Paramedic Training Program Finds Home in Clarksburg, West Virginia

Paramedic Training Program Finds Home in Clarksburg, West Virginia

CLARKSBURG — The next generation of paramedics responding to medical emergencies in North Central West Virginia are being trained in Clarksburg. Pierpont Community & Technical College’s emergency medical services program relocated from its Fairmont campus to the second floor of the Gaston Caperton Center on West Main Street for the fall semester. Pierpont is one of five institutions in the state to offer paramedic training, program coordinator Ben Tacy said.
 
One reason for the move to Clarksburg was to be more centrally located. They primarily service 13 counties and some students come from as far away as Parkersburg, Tacy said. There is a need for certified paramedics in every part of the country, and the profession is only expected to grow, Tacy said.
 
“We have 100 percent job placement, and if we doubled enrollment, we’d still have 100 percent placement,” he said.
 
The prerequisites for the paramedic program are a high school diploma and having earned an EMT certification. Pierpont’s program starts in January and takes almost one year, with the classwork divided into spring, summer and fall semesters. There are 28 students enrolled this semester.
 
Enrollment is open until Oct. 31 for the both emergency medical technician and paramedic certification programs that start in January. Ambulance crews employ both EMTs and paramedics, though paramedics make more money and are more highly trained, Tacy said. An EMT can staff a basic life support ambulance, perform CPR and use an automated external defibrillator, but they cannot administer medication. A paramedic can staff an advanced life support ambulance and is trained to administer medications and perform a wide variety of life-saving interventions, Tacy said.
 
The skills paramedics learn overlap with skills that nurses have, but the job itself is very different. Emergency room nurses are highly trained, but can always defer to a doctor or other professional.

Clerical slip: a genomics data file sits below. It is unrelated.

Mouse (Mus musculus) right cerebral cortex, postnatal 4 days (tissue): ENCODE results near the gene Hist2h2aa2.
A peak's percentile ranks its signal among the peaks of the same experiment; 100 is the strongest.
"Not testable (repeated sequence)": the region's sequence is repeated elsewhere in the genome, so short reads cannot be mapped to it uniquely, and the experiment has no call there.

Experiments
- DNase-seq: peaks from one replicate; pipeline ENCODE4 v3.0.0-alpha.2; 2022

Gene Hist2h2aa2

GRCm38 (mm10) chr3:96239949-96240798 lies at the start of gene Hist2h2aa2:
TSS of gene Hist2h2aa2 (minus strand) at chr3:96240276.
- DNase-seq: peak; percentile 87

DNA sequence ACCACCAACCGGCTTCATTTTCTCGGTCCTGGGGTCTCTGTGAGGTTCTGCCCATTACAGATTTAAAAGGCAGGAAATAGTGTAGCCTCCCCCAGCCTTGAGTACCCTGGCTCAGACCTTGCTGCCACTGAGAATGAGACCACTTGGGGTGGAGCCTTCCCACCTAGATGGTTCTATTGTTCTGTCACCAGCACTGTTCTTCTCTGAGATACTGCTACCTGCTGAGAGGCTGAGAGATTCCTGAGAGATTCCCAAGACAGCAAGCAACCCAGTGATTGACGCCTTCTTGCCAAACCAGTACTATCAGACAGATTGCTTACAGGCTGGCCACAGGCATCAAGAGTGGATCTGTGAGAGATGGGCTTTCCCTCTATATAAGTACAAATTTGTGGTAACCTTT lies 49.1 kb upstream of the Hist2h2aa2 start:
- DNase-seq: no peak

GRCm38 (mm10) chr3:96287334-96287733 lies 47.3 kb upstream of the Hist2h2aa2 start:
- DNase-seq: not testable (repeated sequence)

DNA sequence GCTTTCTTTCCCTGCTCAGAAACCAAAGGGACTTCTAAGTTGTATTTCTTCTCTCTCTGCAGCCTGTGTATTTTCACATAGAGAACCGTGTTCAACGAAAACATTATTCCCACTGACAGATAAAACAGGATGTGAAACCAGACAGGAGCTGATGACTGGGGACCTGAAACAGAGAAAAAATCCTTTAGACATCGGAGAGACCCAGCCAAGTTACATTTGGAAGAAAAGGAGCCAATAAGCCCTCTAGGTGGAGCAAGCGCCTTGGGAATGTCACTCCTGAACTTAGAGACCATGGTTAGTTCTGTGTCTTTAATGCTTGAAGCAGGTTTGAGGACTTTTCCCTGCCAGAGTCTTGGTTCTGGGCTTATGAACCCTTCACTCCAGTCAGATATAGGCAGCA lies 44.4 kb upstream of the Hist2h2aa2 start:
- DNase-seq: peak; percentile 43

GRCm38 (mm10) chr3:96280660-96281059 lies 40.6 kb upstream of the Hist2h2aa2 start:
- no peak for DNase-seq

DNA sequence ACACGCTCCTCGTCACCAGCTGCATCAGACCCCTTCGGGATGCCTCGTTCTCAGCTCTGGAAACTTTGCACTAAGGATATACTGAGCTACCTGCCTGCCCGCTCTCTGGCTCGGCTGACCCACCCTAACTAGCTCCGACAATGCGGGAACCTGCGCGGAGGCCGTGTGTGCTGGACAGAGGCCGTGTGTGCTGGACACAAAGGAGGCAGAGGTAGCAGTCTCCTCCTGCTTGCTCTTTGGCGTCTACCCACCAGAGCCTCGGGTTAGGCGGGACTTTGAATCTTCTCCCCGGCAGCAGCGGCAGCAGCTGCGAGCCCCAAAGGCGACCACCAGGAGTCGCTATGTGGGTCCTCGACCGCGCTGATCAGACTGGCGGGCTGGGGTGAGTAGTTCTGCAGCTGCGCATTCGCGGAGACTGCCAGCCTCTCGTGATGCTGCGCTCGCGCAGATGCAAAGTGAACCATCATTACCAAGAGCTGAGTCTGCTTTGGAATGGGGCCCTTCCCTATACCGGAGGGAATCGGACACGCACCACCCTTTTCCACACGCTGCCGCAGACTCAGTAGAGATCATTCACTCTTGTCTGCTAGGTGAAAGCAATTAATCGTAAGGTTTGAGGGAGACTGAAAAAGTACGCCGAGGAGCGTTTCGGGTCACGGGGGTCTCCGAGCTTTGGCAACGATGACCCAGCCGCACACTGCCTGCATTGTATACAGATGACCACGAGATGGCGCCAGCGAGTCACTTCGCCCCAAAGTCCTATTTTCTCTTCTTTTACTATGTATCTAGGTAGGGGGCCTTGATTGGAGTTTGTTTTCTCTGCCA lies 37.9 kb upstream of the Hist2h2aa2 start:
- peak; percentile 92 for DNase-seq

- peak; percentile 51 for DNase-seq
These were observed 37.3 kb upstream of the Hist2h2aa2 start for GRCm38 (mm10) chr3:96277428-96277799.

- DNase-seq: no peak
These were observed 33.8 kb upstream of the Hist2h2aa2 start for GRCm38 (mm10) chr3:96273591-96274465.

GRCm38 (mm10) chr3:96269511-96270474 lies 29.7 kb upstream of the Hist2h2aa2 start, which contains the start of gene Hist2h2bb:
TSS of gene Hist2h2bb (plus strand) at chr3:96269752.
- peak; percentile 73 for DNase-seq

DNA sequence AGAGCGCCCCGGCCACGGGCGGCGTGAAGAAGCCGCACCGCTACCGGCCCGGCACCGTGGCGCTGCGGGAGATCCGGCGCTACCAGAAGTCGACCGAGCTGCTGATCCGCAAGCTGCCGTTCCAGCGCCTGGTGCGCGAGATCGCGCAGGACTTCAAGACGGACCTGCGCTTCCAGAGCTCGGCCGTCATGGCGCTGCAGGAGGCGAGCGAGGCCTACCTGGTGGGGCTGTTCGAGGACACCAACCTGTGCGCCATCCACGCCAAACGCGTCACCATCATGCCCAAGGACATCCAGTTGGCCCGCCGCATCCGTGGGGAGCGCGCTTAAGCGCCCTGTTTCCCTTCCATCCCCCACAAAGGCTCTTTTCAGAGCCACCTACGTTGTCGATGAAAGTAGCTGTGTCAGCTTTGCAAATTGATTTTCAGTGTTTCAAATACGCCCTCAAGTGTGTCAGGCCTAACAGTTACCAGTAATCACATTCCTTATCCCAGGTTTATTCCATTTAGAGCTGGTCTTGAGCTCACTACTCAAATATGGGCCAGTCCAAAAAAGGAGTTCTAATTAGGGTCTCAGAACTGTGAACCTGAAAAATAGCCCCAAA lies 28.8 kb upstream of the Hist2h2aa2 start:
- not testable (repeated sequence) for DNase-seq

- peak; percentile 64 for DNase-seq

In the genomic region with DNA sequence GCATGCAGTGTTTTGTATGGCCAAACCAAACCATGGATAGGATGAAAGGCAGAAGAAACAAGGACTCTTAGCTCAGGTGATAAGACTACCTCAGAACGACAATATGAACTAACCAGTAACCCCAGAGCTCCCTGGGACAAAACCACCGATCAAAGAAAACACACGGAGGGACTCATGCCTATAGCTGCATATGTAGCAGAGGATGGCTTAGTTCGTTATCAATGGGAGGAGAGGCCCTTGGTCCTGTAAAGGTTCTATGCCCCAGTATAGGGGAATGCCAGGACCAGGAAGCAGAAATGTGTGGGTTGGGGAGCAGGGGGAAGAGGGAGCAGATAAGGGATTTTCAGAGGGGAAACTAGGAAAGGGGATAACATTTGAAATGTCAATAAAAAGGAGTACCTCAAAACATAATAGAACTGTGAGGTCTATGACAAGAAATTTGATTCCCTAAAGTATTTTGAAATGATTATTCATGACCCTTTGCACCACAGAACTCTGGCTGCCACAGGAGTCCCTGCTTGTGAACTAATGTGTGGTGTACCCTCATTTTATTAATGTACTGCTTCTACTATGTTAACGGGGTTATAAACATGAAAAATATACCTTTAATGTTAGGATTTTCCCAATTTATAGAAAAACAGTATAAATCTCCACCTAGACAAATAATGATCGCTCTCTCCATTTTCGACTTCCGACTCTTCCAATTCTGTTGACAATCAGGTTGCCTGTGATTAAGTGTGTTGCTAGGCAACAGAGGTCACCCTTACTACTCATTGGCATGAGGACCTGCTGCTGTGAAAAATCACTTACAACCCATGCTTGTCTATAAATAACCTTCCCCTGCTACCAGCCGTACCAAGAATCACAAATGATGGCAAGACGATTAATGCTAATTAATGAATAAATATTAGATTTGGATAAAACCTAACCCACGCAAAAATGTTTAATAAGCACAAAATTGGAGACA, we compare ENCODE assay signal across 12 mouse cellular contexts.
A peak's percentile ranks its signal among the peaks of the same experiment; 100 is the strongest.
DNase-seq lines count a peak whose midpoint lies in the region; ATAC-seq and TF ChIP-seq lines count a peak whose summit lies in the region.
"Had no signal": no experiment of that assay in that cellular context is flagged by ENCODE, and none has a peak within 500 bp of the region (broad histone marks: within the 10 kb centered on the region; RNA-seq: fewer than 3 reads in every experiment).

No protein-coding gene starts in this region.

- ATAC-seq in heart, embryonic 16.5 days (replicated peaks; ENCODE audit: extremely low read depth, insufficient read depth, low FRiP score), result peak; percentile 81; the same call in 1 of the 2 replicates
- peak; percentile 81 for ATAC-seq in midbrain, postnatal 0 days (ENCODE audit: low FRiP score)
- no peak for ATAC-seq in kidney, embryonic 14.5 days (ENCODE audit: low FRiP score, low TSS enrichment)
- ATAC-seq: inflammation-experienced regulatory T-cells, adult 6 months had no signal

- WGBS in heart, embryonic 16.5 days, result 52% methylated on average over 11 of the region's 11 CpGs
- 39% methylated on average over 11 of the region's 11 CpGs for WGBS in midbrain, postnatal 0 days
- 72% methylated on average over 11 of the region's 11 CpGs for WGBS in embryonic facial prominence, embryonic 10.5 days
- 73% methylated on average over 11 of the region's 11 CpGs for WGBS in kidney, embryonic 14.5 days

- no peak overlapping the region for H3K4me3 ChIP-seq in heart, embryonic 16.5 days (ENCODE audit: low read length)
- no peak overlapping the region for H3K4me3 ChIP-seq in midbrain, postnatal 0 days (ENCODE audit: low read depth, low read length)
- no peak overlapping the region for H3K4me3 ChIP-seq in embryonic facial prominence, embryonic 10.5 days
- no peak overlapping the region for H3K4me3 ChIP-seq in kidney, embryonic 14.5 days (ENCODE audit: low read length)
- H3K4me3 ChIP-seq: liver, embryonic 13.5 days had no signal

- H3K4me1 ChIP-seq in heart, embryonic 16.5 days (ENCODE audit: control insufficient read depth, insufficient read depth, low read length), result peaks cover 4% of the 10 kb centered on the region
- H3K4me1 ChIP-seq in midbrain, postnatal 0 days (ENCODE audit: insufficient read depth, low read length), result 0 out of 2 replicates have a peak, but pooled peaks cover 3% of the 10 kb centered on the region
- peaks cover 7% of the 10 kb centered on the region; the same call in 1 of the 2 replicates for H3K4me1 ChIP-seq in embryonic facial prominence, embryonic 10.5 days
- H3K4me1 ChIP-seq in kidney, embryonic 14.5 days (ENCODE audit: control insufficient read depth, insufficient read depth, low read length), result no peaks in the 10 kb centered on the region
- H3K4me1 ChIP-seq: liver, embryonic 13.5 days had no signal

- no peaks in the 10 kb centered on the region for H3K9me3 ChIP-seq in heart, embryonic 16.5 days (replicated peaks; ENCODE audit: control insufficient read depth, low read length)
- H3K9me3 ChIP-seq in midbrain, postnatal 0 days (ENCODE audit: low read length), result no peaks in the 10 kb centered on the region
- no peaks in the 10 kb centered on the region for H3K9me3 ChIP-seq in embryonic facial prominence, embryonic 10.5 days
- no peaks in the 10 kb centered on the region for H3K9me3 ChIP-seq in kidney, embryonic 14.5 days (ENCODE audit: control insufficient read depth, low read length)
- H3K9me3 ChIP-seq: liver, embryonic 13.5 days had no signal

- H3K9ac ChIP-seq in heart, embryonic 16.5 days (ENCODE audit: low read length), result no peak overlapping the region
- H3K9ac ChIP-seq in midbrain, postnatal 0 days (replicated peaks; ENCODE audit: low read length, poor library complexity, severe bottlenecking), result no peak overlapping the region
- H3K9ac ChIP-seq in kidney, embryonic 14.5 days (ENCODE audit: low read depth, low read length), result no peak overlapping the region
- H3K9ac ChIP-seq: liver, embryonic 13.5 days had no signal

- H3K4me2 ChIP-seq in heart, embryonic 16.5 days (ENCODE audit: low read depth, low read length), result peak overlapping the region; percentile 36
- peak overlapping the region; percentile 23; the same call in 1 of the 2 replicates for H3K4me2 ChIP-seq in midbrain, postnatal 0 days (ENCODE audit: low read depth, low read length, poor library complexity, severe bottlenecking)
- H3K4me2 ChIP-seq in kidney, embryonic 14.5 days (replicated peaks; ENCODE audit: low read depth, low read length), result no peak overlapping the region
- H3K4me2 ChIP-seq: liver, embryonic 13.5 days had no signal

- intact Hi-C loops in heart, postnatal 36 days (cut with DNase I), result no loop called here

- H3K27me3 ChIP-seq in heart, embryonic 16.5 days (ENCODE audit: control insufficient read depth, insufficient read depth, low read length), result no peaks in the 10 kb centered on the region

“There is an immense amount of critical thinking since you are on your own out in the field. It’s not mundane at all. Every day is different,” Tacy said.
 
All students take the National Registry Paramedic Examination at the end of the program, which certifies them to work on an advanced life support ambulance in any state. Pierpont also offers an associate of applied science degree option that involves an additional semester of math and science classes. The associate degree is a good option for people who are interested in becoming a flight paramedic or working in management at an ambulance agency, Tacy said.
 
One of the classes being taught this fall is assessment based management, instructor Rusty Taylor said.
 
Students are divided into small teams that run through medical emergency scenarios designed by fellow classmates. The simulations include assessing the patient, getting them on a stretcher and into the back of the ambulance. The program has an ambulance simulator in a classroom of the Caperton Center made from the interior of a real ambulance, Taylor said. One student plays the role of the patient, while other students observe the ambulance crew to give them peer reviews on how they handled the simulated call, he said. In a recent class, a three-person ambulance crew, led by student Alex Chandler, responded to a call for an unresponsive female patient in her apartment.
 
The students quickly determined that the patient had hypoglycemia, or low blood sugar, and also confirmed that she was an IV drug user. They administered medication to correct the blood sugar level after getting her onto the ambulance. Medical crews encounter diabetic emergencies multiple times per week, Taylor told the class. Paramedics have the ability to administer medication not only in the back of the ambulance, but anywhere they are responding to an emergency, he said.
 
“That’s one of the best things about para-medicine. We are mobile from point A to point B,” he said.
 
The program offers two different schedules for the classes: Two nights a week or an eight-hour day every Friday.
 
Many of the students are working as EMTs or are working other jobs to support their families, so the instructors try to tailor the program to their limited availability, Tacy said.
 
“We have every definition of non-traditional students, male, female, young, old, experienced, inexperienced, some starting a new career and some starting a second career,” he said.
 
Students spend about eight hours per week in class, eight hours doing work at home and they also do more than 400 clinical hours in hospitals and on board ambulances.
 
Student Tanner Dalton, who works as a firefighter for the Morgantown Fire Department and as an EMT for Monongalia EMS, said he first started to research the profession after getting curious about the paramedics who staff medical transport helicopters.
 
“I used to have a desk job, but I hated it,” Dalton said.
 
He said he looks forward to using his training in Morgantown and is interested in becoming a flight paramedic, which requires additional training.
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